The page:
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Growing Poppies Hydroponically

Poppy plants are available as an annual or perennial in a variety of sizes and colors. The plants are propagated by planting seeds, which can be grown indoors after collection. The seedlings can be grown in a hydroponics system once they have grown established roots and buds are present. Hydroponically grown poppies can remain growing indoors or transplanted to a flower bed once there is no longer a risk of frost in spring.

Sow seeds in a tray of seed-starting medium six to eight weeks prior to planting the hydroponics system. Cover the tray with clear plastic and place it in a warm location with indirect sunlight.

Thin the seedlings when they reach 1 inch in height by cutting off the competing seedlings at the soil level.

Replant the poppy seedlings into a hydroponics system once the buds have formed. Rinse the seed-starting soil gently from each poppy plant root system prior to planting it in a hydroponics pot.

Pot the seedlings in the hydroponics pot filled with rock wool. The type of pot will vary based on the hydroponics system being used.

Mix the nutrient water at a level of 3 tbsp. fertilizer per 1 gallon of water being used. Connect the hydroponics system and turn on the pump system. Use a liquid fertilizer that is recommended for poppy plants.

Set up the high-pressure sodium light to shine on the poppy plants. This light type works better for poppy plants than a halide lamp.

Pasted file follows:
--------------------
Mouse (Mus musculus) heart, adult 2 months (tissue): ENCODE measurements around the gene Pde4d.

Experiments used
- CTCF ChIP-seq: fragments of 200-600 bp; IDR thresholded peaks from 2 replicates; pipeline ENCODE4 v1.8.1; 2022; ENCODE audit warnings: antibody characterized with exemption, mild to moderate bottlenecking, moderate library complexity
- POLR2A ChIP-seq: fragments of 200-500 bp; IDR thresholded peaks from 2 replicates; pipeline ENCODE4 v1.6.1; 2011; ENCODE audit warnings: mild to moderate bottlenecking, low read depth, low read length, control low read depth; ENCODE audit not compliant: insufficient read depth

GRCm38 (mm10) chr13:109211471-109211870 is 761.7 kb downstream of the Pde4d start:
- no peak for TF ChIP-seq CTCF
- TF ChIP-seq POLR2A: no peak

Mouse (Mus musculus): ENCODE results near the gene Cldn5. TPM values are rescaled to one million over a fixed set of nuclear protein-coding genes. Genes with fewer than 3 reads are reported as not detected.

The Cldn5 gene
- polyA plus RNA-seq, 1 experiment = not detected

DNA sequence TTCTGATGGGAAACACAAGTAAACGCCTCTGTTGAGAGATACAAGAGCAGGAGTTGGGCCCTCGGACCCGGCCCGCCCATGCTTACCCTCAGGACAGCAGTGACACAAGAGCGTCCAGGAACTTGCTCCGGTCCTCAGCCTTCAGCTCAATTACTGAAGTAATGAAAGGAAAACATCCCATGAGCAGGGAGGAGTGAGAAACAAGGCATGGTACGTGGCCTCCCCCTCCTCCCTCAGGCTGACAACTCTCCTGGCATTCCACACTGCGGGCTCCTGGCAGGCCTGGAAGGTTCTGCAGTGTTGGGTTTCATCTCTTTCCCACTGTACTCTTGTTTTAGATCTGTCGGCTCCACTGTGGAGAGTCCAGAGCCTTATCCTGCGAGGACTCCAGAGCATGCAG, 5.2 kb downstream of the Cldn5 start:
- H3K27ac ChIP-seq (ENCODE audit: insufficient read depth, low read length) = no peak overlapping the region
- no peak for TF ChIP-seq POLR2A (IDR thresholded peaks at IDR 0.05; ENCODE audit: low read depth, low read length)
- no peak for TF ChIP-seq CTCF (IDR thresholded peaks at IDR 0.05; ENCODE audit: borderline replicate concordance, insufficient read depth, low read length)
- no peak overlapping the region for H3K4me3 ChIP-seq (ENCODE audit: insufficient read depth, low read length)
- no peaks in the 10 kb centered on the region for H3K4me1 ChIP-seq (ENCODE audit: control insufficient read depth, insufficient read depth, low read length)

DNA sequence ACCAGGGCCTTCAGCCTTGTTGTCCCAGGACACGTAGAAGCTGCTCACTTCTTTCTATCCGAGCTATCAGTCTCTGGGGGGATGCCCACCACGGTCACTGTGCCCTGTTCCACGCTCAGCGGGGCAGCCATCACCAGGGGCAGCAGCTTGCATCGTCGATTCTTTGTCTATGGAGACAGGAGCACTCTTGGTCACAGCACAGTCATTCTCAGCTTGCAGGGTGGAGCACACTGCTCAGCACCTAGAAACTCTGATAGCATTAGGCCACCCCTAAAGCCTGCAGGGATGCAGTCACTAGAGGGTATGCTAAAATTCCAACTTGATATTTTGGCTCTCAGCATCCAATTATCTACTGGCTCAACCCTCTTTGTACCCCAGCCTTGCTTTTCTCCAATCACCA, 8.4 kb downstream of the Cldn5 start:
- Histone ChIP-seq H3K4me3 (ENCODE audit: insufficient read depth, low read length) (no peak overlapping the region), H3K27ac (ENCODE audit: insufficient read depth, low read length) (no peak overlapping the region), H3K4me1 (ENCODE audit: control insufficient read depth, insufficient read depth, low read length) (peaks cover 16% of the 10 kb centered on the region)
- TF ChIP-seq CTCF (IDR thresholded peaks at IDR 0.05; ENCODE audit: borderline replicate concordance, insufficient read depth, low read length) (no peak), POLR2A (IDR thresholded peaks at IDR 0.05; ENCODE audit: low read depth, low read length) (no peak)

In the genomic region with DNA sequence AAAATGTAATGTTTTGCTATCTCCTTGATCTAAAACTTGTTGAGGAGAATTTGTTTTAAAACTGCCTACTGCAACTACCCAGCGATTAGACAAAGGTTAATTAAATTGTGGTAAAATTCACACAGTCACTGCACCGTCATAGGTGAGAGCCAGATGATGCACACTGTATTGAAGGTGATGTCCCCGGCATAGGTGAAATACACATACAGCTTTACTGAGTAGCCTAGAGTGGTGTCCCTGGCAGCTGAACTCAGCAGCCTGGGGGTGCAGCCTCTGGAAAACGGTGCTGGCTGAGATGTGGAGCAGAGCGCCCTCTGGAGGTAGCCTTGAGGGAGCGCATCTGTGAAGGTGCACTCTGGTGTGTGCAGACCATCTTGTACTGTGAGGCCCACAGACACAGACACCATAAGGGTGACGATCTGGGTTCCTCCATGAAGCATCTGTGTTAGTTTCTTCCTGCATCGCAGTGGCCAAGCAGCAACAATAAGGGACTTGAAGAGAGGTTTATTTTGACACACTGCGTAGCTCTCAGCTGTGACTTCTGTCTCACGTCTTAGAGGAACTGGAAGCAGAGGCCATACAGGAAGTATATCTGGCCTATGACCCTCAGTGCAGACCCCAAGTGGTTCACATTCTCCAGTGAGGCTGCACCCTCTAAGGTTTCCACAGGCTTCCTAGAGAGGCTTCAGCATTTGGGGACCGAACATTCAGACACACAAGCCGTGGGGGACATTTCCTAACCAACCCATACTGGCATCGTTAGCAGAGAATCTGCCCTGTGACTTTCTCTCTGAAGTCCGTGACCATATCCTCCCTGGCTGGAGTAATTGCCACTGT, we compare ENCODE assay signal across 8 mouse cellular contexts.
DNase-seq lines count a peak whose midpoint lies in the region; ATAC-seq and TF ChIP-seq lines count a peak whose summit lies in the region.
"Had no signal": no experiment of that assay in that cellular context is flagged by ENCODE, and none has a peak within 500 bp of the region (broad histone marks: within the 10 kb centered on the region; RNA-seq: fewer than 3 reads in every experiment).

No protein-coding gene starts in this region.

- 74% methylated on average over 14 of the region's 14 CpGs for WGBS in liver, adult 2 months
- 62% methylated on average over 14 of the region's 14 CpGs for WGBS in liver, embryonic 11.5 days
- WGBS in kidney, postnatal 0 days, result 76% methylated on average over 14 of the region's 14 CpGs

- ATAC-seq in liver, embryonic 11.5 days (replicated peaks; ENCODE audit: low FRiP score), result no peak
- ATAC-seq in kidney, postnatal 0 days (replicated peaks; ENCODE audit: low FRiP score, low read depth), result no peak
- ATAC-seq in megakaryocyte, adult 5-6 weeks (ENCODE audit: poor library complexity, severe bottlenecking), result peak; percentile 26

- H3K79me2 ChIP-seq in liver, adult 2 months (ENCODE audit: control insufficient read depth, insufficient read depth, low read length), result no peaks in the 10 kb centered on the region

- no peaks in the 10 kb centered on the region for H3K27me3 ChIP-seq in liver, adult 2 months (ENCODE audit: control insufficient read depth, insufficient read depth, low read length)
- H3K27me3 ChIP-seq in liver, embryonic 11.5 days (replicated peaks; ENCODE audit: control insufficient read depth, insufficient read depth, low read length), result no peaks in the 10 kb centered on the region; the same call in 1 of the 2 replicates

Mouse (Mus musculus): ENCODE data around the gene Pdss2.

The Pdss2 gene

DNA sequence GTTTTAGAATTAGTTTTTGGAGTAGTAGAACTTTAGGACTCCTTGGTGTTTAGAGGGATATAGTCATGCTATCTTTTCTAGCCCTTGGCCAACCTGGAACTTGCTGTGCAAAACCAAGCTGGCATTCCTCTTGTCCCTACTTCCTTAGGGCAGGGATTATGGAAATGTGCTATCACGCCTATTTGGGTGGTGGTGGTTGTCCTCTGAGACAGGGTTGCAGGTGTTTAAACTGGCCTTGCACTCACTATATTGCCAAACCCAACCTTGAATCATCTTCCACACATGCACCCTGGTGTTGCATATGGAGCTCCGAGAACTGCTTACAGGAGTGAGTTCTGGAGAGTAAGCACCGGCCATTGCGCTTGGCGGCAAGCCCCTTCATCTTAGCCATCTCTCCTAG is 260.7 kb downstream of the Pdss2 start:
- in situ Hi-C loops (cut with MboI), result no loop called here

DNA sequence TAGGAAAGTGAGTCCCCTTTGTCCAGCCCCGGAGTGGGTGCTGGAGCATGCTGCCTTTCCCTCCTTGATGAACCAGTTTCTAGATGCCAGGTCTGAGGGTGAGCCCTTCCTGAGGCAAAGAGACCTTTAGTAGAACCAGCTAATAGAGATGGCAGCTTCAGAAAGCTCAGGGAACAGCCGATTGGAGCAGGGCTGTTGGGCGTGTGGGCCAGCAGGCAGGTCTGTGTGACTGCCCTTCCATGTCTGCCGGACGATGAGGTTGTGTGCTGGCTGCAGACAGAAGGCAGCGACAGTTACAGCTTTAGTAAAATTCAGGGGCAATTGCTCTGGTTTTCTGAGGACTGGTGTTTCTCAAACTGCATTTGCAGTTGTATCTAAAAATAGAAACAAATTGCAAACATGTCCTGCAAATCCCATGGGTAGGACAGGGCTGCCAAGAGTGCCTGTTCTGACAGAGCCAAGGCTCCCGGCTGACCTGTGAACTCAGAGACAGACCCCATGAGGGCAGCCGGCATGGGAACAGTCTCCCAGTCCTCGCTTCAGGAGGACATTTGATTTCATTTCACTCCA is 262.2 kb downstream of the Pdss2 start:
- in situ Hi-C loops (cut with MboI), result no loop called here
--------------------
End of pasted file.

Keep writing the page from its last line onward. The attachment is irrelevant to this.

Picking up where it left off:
Grow Green Peppers Hydroponically

Fill the hydroponics unit with water, and let it run for two or three days before planting the green peppers. Add hydroponics nutrients to the water, using the package instructions for the volume of water in the system. Remove the green pepper seedlings from their growing container. You can leave a small amount of soil on the roots when planting into the hydroponics system. Plant each soilless green pepper plant into a netted pot containing a soilless hydroponics medium. Set the plants slightly deeper than they were growing in the original container. Put a timer on the lights so that they stay on for 10 to 12 hours each day. Monitor the water level in the hydroponics system. Add water as needed to keep enough water in the system for proper growth. Prune the pepper plants by pinching off two or three stem buds when the plants are about 6 to 8 inches tall to limit branch growth and force the plant energy toward pepper production.


A deep-water hydroponics system is an easy-to-use method for beginner hydroponics.

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